Is it safe to let my child play outdoors?

Is it safe to let my child play outdoors?

Located in the tropics, land scarce Singapore does not offer the same natural abundance of the seasons’ changes as do many other countries in the world. Here, no flame-coloured leaves cover the forest floor in the autumn, no snow falls to accommodate adrenaline-fuelled sled races, and no frost touches fresh-bloomed flowers in the spring—here, there are simply relentlessly sunny days interspersed by brief periods of rain, and this is excellent news for children who love to play outdoors. The superb infrastructure in Singapore ensures that shelter from sudden rainstorms can be found almost anywhere, and the daily sun ensures that the children simply return home a little browner than before.

But even in Singapore, a country ranked as the safest city in Asia in Mercer’s 2016 survey, parents are leery about letting their children play outside. A common reason for this hesitation is that parents believe their children could better utilize their time, either by attending an after-school course or revising their schoolwork at home where they could both study and enjoy creature comforts in safety. Some parents are also concerned about their child mixing with bad company outdoors or even being kidnapped, in the worst case scenario.

While it’s impossible to guarantee that your child would definitely be safe when playing outdoors, there are certain things you can do to help your child stay safe.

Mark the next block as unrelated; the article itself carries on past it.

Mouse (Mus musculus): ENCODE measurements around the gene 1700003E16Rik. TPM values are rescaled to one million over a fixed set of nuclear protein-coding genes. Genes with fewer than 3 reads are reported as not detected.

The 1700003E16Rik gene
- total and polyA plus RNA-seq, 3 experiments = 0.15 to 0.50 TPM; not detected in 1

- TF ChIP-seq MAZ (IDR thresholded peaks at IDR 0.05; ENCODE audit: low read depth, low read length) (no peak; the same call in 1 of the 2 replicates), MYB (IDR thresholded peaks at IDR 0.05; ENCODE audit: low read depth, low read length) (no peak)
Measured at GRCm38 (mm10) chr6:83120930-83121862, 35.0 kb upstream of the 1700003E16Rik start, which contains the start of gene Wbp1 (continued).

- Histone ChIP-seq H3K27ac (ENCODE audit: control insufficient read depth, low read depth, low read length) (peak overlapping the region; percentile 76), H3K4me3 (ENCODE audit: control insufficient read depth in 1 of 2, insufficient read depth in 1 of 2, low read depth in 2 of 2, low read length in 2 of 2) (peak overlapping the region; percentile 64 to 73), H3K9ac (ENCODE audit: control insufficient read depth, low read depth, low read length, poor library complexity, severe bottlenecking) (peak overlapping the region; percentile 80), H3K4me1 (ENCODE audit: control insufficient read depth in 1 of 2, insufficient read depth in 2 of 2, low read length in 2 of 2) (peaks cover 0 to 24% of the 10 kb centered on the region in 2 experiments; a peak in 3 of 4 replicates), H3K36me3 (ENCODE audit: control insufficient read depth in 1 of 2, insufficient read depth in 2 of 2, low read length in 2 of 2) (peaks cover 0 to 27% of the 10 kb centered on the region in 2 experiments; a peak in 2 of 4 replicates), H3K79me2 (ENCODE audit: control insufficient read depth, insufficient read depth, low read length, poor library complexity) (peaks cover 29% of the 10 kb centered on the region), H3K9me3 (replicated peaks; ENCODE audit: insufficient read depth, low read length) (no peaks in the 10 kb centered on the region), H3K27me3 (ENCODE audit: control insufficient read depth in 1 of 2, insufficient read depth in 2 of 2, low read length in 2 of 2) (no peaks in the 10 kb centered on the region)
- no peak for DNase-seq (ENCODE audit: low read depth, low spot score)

For instance, if your child likes riding his or her bicycle outside, but you’re worried about him or her, you could take a short excursion together with your child first. Take the opportunity to point out particular landmarks if you’re worried about your child getting lost, and repeat the route until it becomes familiar to him or her. If you’re worried about your child crossing dangerous roads, show your child how to cross safely, as well as any alternative routes. If you live in a small town, you could also accompany your child to several of the shops along the route, and ensure that your child knows that he would be able to ask for help at these locations if he ever runs into any trouble.

Also, it’s important to establish safe guidelines for your child. Explain why certain things are safe, while others are not, without taking it for granted that your child would take your advice on your say-so. As people are more likely to cooperate when they understand the rationale behind any recommended course of action, it would be better to explain to your child why you feel that certain places or streets should be best avoided.

In the same vein, it may not be helpful to tell your child to avoid speaking to all strangers, without helping him or her learn to distinguish between people, discern intentions, and understand the difference between talking to people one is familiar with and people that one has yet to come to know. Always provide your child with guidelines that are clear and easy to understand. For instance, you could let your child know that it is alright to give a stranger directions to the bakery, but discourage him or her from following the stranger there.

Finally, in case of emergencies, make sure that your child knows what to do. For instance, if your child gets lost, would he know whom he should approach to ask for directions? If he loses his wallet, does he have enough money tucked away so that he may take the MRT or bus home? If not, would he know whom he could approach? Becoming street smart is a process, and it’s always good to start young. Playing outdoors could help your children become more confident, independent, creative, and healthy. It can be good for your children in many ways—just as long as they know how to play it smart and play it safe.

19 Dec 2021
Rayne

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